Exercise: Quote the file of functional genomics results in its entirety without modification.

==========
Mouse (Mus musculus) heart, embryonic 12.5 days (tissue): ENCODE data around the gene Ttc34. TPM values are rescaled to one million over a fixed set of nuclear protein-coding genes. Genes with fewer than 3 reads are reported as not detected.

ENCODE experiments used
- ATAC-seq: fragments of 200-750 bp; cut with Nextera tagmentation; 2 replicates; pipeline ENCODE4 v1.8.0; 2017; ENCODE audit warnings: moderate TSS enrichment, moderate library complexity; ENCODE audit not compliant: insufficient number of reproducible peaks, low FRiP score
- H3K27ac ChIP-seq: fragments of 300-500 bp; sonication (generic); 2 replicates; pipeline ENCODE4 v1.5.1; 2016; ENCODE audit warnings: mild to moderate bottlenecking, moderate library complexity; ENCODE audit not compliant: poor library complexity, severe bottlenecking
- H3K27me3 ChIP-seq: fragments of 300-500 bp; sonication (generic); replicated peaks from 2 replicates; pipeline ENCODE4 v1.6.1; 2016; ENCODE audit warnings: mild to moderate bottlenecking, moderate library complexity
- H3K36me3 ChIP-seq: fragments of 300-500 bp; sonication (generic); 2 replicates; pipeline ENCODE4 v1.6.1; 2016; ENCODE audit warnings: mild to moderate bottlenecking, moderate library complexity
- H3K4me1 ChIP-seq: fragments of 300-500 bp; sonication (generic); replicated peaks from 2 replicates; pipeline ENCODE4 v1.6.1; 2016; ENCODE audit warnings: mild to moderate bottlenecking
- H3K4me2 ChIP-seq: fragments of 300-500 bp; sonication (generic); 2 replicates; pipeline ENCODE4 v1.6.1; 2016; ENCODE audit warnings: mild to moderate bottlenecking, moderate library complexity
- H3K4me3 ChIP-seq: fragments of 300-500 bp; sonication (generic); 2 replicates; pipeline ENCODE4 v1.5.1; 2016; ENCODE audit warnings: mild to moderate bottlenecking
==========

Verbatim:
Mouse (Mus musculus) heart, embryonic 12.5 days (tissue): ENCODE data around the gene Ttc34. TPM values are rescaled to one million over a fixed set of nuclear protein-coding genes. Genes with fewer than 3 reads are reported as not detected.

ENCODE experiments used
- ATAC-seq: fragments of 200-750 bp; cut with Nextera tagmentation; 2 replicates; pipeline ENCODE4 v1.8.0; 2017; ENCODE audit warnings: moderate TSS enrichment, moderate library complexity; ENCODE audit not compliant: insufficient number of reproducible peaks, low FRiP score
- H3K27ac ChIP-seq: fragments of 300-500 bp; sonication (generic); 2 replicates; pipeline ENCODE4 v1.5.1; 2016; ENCODE audit warnings: mild to moderate bottlenecking, moderate library complexity; ENCODE audit not compliant: poor library complexity, severe bottlenecking
- H3K27me3 ChIP-seq: fragments of 300-500 bp; sonication (generic); replicated peaks from 2 replicates; pipeline ENCODE4 v1.6.1; 2016; ENCODE audit warnings: mild to moderate bottlenecking, moderate library complexity
- H3K36me3 ChIP-seq: fragments of 300-500 bp; sonication (generic); 2 replicates; pipeline ENCODE4 v1.6.1; 2016; ENCODE audit warnings: mild to moderate bottlenecking, moderate library complexity
- H3K4me1 ChIP-seq: fragments of 300-500 bp; sonication (generic); replicated peaks from 2 replicates; pipeline ENCODE4 v1.6.1; 2016; ENCODE audit warnings: mild to moderate bottlenecking
- H3K4me2 ChIP-seq: fragments of 300-500 bp; sonication (generic); 2 replicates; pipeline ENCODE4 v1.6.1; 2016; ENCODE audit warnings: mild to moderate bottlenecking, moderate library complexity
- H3K4me3 ChIP-seq: fragments of 300-500 bp; sonication (generic); 2 replicates; pipeline ENCODE4 v1.5.1; 2016; ENCODE audit warnings: mild to moderate bottlenecking